Holby City 'scared off organ donors', doctors claim
BBC drama Holby City has been accused of scaring off organ donors.
Last week's episode depicted a mother's struggle to decide whether her brain-dead daughter should donate her heart.
In one scene, she saw the operation in progress, despite withdrawing consent.
NHS Blood and Transplant said several potential donors had asked to be removed from the register as a result.
The BBC said the plot was meant to show what happened if rules were ignored.
In a letter of complaint, NHS Blood and Transplant said the episode was "misleading" and "wholly inaccurate".
It said producers had ignored the concerns of a senior transplant nurse who had been consulted on the script.
"Despite her sharing her professional concerns about the proposed storyline, these scenes were nevertheless retained, presumably for the purpose of creating a more controversial storyline in which the bodies of recently dead were portrayed as commodities and the wishes of grieving relatives treated with callous disregard.
"It was in our view both inexcusable and reckless that her in-depth knowledge of the organ donation system was ignored."
The letter continued: "We have already been contacted by people asking to be taken off the Organ Donor Register as a direct result of having seen this programme."
Prof James Neuberger, associate medical director at the authority, and his colleague Dr Paul Murphy said a "potential outcome" of the episode was that "fewer people will become donors and fewer people will get life saving transplants, all for the sake of 'a good story'".
Last week's episode of Holby City was seen by 4.75 million people.
It followed the mother of a girl, who had been left brain-dead in a car accident, as she came to terms with her daughter's condition.
Visibly distressed, she sought out the transplant team and accidentally met the family of a potential organ recipient.
Transplant specialist Mo Effanga, played by Chizzy Akudolu, subsequently told the mother the meeting "shouldn't have" happened.
"Donor and recipient families are never allowed to meet until after the procedure," she explained. "And even then, I'm talking months. A year in most cases."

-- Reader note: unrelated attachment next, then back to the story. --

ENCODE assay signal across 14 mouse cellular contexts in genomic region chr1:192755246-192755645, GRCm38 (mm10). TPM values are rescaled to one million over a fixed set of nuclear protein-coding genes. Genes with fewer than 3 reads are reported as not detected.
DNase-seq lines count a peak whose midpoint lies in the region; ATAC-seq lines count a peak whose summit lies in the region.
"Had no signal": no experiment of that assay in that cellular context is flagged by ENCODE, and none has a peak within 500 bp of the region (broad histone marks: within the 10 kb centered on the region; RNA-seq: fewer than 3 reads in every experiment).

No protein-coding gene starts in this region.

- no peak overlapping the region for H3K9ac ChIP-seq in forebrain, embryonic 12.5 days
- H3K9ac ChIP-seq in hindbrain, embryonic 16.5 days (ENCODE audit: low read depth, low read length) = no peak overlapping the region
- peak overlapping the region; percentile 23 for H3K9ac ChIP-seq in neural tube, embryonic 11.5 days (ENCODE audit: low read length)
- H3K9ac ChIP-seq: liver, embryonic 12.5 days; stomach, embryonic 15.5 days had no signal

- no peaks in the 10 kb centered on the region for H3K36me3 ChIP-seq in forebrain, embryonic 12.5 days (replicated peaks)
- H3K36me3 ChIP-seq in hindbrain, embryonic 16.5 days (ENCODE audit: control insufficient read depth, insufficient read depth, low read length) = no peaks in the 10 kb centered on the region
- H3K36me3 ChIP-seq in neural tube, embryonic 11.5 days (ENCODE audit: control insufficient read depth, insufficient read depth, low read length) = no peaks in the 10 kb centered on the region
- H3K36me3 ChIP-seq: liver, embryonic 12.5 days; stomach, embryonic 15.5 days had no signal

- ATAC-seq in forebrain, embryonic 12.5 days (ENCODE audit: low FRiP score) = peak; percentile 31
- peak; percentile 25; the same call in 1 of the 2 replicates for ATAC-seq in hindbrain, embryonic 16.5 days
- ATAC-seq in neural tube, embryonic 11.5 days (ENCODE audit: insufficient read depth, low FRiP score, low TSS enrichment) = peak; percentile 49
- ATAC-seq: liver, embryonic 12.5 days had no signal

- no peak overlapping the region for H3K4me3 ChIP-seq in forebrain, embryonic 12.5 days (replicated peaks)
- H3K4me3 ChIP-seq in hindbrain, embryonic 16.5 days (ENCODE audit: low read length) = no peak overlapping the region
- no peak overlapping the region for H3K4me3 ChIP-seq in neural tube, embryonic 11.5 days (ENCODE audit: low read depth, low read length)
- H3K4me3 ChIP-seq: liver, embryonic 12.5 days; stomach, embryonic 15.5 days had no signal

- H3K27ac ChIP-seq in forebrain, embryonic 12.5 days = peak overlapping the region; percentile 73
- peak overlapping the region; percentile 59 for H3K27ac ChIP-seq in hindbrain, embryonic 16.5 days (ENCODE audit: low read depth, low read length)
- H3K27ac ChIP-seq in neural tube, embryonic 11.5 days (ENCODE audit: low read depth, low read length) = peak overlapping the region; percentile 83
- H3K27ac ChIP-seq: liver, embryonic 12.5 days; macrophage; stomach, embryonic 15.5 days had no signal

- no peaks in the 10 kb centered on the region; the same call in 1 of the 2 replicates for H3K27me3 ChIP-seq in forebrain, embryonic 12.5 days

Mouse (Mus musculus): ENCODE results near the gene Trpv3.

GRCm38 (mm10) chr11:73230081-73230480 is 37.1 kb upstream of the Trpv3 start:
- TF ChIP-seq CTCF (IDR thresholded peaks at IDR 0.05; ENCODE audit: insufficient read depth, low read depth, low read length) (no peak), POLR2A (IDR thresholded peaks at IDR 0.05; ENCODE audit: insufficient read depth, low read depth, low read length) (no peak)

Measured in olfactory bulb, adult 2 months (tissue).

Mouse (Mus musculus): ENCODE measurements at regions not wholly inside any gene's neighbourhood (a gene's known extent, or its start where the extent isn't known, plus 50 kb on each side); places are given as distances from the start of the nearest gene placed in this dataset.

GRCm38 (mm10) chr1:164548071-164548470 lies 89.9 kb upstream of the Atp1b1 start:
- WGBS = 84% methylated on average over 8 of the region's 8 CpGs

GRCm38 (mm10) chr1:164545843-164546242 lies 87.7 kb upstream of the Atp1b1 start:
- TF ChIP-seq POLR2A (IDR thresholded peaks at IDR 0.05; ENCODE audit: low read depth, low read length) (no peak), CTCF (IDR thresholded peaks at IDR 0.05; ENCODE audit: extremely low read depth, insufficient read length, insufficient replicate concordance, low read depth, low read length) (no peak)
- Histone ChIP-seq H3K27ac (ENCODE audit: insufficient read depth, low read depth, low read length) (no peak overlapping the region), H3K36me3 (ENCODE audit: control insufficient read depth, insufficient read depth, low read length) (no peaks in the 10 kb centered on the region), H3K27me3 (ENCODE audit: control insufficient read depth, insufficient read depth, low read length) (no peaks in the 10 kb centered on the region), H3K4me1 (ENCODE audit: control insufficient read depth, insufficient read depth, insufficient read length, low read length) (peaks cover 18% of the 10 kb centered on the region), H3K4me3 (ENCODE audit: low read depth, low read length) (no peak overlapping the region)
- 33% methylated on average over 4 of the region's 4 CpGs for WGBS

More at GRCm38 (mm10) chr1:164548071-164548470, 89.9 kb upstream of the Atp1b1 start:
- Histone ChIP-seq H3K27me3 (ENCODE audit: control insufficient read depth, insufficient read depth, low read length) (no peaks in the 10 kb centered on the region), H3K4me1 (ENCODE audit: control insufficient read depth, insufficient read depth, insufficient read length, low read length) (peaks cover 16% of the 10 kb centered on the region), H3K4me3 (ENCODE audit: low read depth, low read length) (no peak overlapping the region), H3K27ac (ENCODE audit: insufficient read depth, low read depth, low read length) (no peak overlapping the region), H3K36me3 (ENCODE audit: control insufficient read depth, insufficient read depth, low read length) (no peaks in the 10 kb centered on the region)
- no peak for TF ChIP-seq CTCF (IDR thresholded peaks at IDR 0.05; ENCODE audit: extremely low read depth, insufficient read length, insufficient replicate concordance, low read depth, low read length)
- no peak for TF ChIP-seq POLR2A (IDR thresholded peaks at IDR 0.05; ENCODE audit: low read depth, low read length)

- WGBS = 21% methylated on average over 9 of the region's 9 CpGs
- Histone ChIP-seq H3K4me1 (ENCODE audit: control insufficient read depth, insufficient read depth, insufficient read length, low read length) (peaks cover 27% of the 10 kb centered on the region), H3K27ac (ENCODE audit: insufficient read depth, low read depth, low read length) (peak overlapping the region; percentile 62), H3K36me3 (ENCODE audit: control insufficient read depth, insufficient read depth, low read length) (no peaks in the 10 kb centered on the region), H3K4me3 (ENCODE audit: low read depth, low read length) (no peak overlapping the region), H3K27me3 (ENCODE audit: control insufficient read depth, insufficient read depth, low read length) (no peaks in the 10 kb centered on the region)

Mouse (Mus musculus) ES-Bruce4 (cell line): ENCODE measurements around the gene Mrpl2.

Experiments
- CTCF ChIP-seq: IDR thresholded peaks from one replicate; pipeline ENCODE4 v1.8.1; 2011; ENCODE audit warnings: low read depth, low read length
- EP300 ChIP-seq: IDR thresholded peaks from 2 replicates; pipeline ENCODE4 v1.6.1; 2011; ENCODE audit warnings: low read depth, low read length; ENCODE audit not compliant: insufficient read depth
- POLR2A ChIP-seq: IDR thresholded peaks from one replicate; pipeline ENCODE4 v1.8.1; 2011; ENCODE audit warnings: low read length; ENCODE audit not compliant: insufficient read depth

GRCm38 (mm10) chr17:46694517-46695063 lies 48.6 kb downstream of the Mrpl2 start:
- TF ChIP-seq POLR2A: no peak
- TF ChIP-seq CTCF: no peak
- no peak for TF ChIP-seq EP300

Effanga later relented, suggesting the mother could meet the recipient face-to-face, hoping that such an encounter would encourage her to press ahead with the heart transplant.
When her colleague Jonny Maconie (Michael Thompson) warned she could lose her job over the matter, the meeting was called off.
Later, the mother saw her daughter being wheeled into theatre and tried to put a stop to the transplant. Effanga effectively ignored her wishes and said it was too late to reverse the procedure.
After the operation, Maconie accused his colleague of "lying to a bereaved mother".
Effanga countered she could "justify a tiny lie if it means giving a young girl a second chance at life".
NHS Blood and Transplant said the storyline "flies in the face of the three cornerstones of organ donation in the UK - anonymity, trust and altruism - and instead presents donation as a callous utilitarian process in which donors are commodified".
It could not supply a figure for the number of people who had asked to be removed from the organ donation register as a result of the programme, but said staff had "reported several calls".
In response, the BBC said: "Holby City has the utmost respect for real life medical professionals and in no way was it our intention to suggest that our portrayal of a heart transplant was an accurate reflection of how such a scenario would typically be handled within the NHS.
"As with all storylines we worked closely with medical experts who advised on transplant protocols but the purpose of this storyline is to dramatise the consequences that could arise should the correct protocols be wilfully ignored.
"This is an ongoing story and in the weeks to come viewers will see the main character Mo face up to the fallout of her actions."